We were staying at a place right by the ferry, so we took Dinky for a walk and checked it out. Then I had a long talk with him about the ferry, and about how the mean, horrible, awful, no good ferry people wouldn't let him come up to the cabin with us, so he was going to have to stay in the car for the trip. He was not happy. (They were actually very nice. But Dinky is a little bit of a drama queen.)

The next morning, we went to board. I reluctantly left my poor dog in the truck by himself. The crossing was about 5 hours, so we had time to get some lunch and spent the rest of the time in our little cabin, making use of the wi-fi.

In the second picture, I am trying to text Dinky, but he wasn't speaking to me. See how sad I am at lunch? Granted, it could have been the not very good salad they gave me, but maybe I was sad about my dog. Maybe.

Ice. In the water. In case you wanted to know just how far North we were.

I was reunited with my poor boy and he was most unhappy with me. Fortunately, we were in Sydney NS, close to the hotel, and I was able to unload him and spend some time apologizing. The Cambridge Suites there took good care of us again, and really pampered Dinky. They had a little blanket for him to lie on (to protect their sofa) and dog bowls with a placemat (to protect their floors) and scoop bags for walking (to protect their grounds) and dog treats (to protect their reputation with the canines).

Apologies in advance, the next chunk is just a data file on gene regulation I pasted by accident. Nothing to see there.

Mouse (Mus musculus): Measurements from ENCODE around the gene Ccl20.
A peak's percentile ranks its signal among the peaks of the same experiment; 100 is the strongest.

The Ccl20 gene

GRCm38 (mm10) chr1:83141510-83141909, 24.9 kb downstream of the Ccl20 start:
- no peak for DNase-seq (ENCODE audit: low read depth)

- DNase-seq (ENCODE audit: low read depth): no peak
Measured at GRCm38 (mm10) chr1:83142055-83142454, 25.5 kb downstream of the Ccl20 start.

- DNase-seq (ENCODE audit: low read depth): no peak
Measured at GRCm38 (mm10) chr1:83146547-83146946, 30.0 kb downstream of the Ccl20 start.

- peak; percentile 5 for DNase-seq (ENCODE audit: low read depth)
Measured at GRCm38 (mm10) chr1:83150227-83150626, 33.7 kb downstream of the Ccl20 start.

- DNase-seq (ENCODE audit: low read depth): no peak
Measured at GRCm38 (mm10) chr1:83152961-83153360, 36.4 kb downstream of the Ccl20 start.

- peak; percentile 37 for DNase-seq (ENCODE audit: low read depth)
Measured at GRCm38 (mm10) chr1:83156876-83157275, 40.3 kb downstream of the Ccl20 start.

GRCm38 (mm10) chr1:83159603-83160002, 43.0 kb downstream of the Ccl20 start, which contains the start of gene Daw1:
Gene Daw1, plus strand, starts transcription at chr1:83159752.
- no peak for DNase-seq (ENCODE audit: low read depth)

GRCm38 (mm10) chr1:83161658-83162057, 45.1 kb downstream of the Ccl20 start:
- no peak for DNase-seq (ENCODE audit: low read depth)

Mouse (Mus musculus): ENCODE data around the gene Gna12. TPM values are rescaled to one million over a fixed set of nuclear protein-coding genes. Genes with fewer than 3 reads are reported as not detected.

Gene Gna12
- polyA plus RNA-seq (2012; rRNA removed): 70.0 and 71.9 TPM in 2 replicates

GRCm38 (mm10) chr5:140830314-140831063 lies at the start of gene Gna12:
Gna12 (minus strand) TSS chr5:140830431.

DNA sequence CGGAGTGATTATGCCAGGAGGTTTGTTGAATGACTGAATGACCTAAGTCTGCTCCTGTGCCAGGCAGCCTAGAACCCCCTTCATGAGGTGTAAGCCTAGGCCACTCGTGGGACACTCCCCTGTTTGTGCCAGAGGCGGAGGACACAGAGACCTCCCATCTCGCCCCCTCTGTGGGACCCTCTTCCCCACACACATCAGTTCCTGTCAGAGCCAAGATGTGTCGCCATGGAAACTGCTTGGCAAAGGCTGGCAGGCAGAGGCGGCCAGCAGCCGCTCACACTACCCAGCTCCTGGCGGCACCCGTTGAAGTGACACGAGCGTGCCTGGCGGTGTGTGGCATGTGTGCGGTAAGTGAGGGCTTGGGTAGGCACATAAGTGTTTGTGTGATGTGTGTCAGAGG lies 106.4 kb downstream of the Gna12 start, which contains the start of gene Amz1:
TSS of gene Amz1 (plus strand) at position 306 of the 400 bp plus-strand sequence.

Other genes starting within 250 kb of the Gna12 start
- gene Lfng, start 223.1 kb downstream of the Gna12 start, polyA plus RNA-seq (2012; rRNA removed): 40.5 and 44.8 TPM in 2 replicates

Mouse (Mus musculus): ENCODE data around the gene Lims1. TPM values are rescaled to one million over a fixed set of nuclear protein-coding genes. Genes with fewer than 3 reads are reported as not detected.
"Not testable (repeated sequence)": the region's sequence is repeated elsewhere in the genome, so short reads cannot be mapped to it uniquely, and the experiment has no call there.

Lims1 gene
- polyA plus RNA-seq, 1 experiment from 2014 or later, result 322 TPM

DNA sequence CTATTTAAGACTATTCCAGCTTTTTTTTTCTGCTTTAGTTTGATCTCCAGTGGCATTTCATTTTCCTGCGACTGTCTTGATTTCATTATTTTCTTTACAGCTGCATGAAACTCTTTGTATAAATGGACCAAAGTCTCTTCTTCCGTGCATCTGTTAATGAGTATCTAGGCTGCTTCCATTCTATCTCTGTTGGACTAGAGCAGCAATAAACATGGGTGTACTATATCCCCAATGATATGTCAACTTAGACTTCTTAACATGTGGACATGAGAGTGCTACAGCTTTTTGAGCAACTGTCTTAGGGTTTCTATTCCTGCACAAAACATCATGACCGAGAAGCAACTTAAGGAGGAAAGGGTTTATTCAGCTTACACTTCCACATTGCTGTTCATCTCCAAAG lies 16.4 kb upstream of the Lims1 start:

Obviously, he was appeased.

I'd say out of all the hotels, the Cambridge Suites in Sydney NS wins hands-down.

From Sydney we drove to Moncton, New Brunswick then the next day we set out for the USA. !!

We hit the US/Canada border around noon. There was a nice plaque before the booth that said, "'We pledge to cordially greet and welcome you to the United States' and ' We pledge to treat you with courtesy, dignity and respect'."

Yeah... not so much. The guy was a complete troll. I half expected him to say "Who's that tripping over my bridge!?" Sad. We were so excited to be coming home, and instead of being welcomed, we were treated like something unpleasant the guy had stepped in. Maybe because I'm from the South, my definition of "courtesy" is different. But I'm pretty sure I know Rude when I see it. I would have liked to have been the biggest Billy Goat. Who flew at the Customs man - um... troll - and poked his eyes out with his horns, and crushed him to bits, body and bones, and tossed him out into the cascade.  Man, those Norwegians are violent. I can see why Disney hasn't done that story.

We were hoping to utilize our cell phones as soon as we crossed the border - because we could suck up data with impunity! - but that didn't work out. We were driving through Seriously Rural Maine and most of the time didn't have any cell coverage at all. We got into Camden late afternoon. It was so nice to be back in the states, ugly border patrol troll notwithstanding. It gave me an opportunity to catch up with my family and see how my dad was doing.  Dinky did some serious chilling while I texted and talked.